Our beets have grown a lot since we harvested the first ones so we figured it was time to do something with them. Our cylindra beets were as big as we thought they’d get, so we pulled them (and a few chioggia) to can.
We pulled up enough beets to fill the harvest basket and put the greens in a milk crate to wash and freeze for later. There are still lots of chioggia out in the garden for fresh beet eating!
Canning beets isn’t hard, but it took us most of the afternoon. The beets needed to be scrubbed, boiled for 15 minutes, have the skins removed, diced, packed into jars and then pressure canned for 30 minutes. I’d never used a pressure canner before but it’s a little trickier than the boiling water canner because you have to keep your eye on the pressure.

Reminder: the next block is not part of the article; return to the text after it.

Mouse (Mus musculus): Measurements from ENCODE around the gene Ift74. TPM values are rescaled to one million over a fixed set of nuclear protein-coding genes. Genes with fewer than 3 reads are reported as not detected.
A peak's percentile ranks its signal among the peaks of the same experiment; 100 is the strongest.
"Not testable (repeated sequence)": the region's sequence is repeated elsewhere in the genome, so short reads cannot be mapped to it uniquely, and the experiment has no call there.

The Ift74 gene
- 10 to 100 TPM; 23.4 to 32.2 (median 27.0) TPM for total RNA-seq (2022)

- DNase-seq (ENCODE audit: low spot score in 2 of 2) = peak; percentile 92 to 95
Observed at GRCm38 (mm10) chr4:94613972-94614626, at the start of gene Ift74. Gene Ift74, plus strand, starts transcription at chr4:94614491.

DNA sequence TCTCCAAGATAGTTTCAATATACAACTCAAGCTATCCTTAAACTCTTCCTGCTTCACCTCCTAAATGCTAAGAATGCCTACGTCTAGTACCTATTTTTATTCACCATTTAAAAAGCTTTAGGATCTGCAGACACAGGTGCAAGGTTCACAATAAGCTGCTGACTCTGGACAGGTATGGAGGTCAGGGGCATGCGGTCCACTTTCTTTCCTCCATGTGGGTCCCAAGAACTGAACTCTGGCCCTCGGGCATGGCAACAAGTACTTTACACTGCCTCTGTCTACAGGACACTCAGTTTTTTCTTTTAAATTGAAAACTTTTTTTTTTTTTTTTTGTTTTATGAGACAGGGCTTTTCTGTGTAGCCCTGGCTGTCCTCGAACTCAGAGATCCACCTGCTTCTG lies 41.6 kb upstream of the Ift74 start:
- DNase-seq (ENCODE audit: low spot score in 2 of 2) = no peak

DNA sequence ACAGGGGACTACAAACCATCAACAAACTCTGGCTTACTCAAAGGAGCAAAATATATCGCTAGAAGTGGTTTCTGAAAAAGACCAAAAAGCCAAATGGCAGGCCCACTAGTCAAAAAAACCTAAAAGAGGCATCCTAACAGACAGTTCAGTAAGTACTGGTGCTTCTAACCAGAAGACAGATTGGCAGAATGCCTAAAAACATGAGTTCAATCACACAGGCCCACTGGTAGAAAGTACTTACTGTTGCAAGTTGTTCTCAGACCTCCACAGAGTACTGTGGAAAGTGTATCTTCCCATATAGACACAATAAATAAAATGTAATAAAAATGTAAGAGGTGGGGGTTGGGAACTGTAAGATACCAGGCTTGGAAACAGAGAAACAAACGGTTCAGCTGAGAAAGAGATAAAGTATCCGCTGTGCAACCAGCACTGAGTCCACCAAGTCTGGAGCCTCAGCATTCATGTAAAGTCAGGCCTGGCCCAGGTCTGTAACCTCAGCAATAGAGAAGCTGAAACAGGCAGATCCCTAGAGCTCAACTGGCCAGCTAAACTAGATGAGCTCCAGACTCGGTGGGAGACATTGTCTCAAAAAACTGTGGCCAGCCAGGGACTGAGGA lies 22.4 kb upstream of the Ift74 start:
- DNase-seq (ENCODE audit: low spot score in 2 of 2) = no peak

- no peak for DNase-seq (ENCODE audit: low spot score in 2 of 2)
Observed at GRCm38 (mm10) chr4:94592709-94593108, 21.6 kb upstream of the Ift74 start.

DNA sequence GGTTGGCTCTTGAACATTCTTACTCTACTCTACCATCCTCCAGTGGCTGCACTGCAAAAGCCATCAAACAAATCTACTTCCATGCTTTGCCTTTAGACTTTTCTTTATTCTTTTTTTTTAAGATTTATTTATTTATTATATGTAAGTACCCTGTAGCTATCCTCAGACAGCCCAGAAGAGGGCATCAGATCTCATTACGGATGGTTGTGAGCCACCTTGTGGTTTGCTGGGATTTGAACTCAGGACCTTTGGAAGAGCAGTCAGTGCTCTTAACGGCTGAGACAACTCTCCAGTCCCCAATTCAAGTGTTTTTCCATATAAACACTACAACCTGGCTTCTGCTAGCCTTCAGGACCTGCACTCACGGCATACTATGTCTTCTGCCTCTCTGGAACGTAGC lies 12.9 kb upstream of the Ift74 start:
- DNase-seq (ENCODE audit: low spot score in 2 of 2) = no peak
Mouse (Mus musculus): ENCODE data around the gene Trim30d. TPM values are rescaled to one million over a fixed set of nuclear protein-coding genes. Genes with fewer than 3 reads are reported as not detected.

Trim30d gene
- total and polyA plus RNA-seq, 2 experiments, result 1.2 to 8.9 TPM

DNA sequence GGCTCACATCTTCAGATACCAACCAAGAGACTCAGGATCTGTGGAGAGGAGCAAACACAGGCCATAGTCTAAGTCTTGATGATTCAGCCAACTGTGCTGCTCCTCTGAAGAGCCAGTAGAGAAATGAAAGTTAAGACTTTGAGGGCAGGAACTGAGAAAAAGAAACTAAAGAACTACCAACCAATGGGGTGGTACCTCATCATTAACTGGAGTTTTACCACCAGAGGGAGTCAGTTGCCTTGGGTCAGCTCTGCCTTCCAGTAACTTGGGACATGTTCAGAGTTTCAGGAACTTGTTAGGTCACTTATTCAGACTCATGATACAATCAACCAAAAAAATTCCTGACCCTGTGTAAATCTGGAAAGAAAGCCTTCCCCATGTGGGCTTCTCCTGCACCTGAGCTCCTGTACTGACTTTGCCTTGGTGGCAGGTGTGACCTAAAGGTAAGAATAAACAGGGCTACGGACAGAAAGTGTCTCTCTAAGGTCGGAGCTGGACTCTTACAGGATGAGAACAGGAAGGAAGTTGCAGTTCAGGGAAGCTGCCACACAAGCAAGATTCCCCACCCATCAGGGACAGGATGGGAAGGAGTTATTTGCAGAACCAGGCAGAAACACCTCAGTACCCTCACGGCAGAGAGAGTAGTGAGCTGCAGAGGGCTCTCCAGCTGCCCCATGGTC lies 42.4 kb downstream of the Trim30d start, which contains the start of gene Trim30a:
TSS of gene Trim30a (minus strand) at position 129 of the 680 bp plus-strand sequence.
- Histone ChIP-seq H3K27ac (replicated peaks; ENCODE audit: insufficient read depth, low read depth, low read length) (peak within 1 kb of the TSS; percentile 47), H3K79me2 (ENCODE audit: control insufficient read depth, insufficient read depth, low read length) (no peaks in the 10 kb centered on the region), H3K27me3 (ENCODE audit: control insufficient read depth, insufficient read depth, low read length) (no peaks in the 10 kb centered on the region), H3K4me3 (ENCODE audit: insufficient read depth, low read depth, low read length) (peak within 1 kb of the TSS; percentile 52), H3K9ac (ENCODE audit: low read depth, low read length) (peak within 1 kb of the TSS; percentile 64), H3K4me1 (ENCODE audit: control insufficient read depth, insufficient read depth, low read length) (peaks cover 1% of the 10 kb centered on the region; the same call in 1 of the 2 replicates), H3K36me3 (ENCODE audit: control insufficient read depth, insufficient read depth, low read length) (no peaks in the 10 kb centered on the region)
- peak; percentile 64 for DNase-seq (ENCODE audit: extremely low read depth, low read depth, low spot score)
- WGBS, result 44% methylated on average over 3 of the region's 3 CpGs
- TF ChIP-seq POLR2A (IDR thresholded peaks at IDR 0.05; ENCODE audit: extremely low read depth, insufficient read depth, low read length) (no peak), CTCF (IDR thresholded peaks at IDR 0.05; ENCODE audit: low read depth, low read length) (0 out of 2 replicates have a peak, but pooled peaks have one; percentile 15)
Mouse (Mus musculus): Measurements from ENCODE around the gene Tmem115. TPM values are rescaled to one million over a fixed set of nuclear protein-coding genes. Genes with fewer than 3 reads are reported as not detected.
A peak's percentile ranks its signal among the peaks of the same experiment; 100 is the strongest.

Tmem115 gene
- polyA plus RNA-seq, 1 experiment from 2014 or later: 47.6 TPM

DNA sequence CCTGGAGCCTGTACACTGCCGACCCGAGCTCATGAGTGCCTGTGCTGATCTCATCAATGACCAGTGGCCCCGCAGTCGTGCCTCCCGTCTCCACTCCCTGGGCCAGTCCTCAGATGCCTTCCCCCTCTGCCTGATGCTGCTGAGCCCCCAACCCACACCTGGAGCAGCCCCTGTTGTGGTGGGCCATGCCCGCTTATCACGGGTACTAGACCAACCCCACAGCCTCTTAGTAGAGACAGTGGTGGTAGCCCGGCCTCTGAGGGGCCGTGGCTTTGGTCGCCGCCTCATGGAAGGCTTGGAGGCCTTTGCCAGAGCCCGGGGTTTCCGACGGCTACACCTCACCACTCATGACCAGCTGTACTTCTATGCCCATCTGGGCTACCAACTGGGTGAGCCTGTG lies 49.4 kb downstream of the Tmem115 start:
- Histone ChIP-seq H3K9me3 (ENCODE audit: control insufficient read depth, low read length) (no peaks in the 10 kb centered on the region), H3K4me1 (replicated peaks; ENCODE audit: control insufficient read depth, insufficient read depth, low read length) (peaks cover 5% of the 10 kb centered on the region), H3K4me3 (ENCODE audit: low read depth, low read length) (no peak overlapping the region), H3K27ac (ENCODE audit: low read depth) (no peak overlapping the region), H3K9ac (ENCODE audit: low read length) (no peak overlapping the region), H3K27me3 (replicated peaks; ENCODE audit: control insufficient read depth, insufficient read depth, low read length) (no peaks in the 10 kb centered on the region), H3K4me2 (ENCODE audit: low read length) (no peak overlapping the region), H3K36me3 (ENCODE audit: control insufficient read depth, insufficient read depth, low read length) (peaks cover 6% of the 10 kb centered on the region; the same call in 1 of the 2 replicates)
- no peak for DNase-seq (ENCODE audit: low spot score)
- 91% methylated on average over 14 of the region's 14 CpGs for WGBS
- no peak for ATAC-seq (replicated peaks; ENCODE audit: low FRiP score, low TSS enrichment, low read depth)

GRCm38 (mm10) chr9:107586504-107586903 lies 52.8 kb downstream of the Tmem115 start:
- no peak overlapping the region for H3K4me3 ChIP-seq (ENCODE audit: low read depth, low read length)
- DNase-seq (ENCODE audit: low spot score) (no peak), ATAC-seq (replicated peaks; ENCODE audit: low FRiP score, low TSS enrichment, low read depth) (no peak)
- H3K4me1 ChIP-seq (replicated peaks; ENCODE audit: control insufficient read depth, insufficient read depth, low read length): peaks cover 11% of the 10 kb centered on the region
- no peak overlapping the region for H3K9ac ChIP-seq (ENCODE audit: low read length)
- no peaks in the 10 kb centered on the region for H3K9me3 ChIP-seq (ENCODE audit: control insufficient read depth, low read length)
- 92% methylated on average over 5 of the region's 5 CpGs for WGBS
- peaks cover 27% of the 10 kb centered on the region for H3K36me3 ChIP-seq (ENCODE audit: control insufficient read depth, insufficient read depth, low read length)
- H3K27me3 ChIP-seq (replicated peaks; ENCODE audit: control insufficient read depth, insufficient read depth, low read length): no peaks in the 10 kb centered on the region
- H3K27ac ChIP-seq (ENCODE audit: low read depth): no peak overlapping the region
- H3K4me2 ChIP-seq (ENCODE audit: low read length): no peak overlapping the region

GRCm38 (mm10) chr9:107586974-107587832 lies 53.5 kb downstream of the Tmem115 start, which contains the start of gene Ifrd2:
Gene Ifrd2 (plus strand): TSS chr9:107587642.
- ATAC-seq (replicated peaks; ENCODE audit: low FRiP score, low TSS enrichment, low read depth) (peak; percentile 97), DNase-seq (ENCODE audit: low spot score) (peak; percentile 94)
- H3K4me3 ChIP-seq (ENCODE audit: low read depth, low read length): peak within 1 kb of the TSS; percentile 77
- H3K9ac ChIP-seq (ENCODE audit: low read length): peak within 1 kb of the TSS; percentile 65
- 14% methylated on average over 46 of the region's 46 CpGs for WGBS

While the beets were canning we had time to wash and blanch the beet greens. Our basked of beets came attached to about 12 cups of greens, which I’ll be able to use in soup this winter. After the 30 minutes were up (and nothing had exploded) we anxiously waited for the pressure canner to depressurized to check if our beets had worked. The jars came out (all eight) and they look great!
Tomorrow the jars will join the rest in the basement and we’ll enjoy them in the winter.